New York-based filmmaker Ira Sachs (Keep the Lights On) creates a special kind of urbanity: softer and more inclusive than Woody Allen's, openly gay but family-focused, alive to the city's tensions and lulls. His latest movie also features a Chopin piano score, adding an exquisite sense of proportion to, what in the hands of most other directors, might have felt like a cautionary tale about the perils of gay marriage. Instead, Love Is Strange emerges as a total triumph for Sachs and his co-leads, John Lithgow and Alfred Molina, who, despite lengthy filmographies, turn in career-topping work.
Chatty painter Ben (Lithgow) and his music-teacher partner of nearly four decades, George (Molina), tie the knot in an idyllic, understated ceremony. The afterpary that follows—both men at the piano laughing, lasagna and heartfelt toasts being served—steers the movie economically onto accepting territory. But the outside ramifications are harsh: George's Catholic academy is forced to fire him and, only weeks after celebrating, the two find themselves cash poor, unable to maintain a mortgage and out of their elegant apartment. "Are you guys getting divorced already?" jokes the assembled clan when they break the news and ask for temporary shelter. Ben goes to his nephew's family (and a teen's bunk bed) while George crashes on the couch of a younger gay cop's boisterous party pad.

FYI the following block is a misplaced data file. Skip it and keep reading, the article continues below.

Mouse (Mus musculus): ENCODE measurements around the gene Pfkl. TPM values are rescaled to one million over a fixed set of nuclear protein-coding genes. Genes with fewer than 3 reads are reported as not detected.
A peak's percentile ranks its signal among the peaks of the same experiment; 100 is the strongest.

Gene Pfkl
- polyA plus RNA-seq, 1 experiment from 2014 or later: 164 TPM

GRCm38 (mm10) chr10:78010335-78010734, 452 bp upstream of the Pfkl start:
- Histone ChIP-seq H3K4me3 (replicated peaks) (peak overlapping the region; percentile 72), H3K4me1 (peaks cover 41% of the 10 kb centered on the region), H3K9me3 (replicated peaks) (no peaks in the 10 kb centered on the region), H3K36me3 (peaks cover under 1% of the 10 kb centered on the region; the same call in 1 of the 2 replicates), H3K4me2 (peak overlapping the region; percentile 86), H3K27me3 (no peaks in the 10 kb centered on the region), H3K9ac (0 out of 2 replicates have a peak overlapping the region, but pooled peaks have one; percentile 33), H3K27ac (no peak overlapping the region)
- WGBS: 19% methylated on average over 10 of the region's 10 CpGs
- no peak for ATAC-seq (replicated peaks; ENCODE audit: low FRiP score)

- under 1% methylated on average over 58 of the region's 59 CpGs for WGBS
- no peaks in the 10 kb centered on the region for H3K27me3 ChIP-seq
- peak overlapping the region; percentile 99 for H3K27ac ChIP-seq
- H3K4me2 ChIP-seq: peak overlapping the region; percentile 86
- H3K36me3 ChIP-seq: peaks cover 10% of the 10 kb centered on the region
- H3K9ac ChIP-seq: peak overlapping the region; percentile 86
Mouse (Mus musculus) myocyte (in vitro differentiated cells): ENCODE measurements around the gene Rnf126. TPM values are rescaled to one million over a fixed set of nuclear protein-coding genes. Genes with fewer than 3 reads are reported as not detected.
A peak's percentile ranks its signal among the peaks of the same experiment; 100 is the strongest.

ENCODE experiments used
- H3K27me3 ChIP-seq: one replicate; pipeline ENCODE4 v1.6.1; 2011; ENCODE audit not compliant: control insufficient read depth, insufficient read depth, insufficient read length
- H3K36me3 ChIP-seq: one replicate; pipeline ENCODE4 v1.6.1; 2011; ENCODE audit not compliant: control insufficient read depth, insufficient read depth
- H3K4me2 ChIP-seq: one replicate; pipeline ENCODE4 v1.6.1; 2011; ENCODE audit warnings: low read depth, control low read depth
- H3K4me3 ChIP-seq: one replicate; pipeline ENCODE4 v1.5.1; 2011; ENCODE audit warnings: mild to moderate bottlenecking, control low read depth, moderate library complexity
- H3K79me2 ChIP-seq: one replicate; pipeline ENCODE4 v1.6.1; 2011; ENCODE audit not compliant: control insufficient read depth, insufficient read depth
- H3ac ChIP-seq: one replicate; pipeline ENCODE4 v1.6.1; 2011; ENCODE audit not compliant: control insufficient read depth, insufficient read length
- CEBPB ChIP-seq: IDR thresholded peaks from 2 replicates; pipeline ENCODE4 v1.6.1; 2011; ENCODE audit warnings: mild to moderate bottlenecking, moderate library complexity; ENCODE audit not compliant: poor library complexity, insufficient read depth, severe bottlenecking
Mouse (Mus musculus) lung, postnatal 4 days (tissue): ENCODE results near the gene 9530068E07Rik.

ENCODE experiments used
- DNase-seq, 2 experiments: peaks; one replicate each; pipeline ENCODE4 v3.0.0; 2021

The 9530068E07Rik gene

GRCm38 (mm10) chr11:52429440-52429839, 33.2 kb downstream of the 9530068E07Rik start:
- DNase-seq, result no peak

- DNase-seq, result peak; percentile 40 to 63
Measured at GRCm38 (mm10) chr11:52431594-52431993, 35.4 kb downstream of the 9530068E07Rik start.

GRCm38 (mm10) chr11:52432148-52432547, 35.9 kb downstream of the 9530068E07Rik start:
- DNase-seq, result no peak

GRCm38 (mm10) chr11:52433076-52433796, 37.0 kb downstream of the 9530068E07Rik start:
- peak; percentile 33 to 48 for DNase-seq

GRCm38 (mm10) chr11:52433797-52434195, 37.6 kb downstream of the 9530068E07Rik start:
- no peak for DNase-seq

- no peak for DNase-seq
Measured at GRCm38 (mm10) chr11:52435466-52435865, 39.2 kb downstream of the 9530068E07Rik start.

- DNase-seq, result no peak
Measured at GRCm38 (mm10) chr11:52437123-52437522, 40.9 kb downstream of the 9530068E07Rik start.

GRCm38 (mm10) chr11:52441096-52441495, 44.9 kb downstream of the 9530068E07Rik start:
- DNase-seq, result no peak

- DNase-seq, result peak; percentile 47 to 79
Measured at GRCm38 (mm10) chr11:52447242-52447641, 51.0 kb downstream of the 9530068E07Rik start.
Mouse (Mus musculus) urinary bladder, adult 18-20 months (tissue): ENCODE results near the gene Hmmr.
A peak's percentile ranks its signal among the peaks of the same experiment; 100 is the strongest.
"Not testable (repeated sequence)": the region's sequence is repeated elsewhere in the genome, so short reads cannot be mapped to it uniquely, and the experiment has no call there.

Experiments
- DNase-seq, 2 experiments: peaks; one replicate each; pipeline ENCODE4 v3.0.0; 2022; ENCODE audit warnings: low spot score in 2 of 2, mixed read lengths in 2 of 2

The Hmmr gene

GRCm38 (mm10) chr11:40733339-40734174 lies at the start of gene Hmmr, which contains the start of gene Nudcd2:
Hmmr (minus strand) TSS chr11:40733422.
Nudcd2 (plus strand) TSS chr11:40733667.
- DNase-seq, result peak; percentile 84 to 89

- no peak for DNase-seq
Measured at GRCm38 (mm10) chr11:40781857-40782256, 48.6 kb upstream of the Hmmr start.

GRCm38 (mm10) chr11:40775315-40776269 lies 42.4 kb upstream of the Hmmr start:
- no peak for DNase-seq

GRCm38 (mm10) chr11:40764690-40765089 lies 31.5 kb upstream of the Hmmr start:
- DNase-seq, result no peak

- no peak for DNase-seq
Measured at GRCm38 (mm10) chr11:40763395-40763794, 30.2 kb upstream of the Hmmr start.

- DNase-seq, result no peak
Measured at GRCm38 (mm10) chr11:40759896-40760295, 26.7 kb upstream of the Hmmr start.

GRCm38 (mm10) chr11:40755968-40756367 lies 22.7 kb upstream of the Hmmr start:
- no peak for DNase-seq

The film is too intelligent to turn into a sitcom of chafing sexual lifestyles. Rather, Sachs's nuanced theme is privacy, as relatives squirm not at their gentlemanly, staid houseguests but at their loss of space, while the separated lovers feel the awkwardness, too. Their relationship has been an endless conversation, and that's what's been interrupted most harmfully. (Lithgow and Molina convert their many chats into virtuoso arias of understated teasing, confession and regret.) It's a heartbreaker that Sachs sets their schism right at the moment when Ben's advanced age becomes an issue, cementing Love Is Strange as a sensitive domestic tragedy about the finite nature of any union.
The supporting cast is superb, particularly Marisa Tomei's novelist mom who, with gentle restraint, comes to see Ben as a threat to her concentration. But it's sullen child actor Charlie Tahan who nearly steals the picture in a quietly devastating climax, a private breakdown that suggests Ben and George may have affected everyone more deeply than they know. The kid then coasts down a city street on his skateboard to the setting sun, providing Love Is Strange with one of its most powerful images (in a film full of them). It's an essential—and essentially New York—story about limited room, limited time but incalculable attachment.
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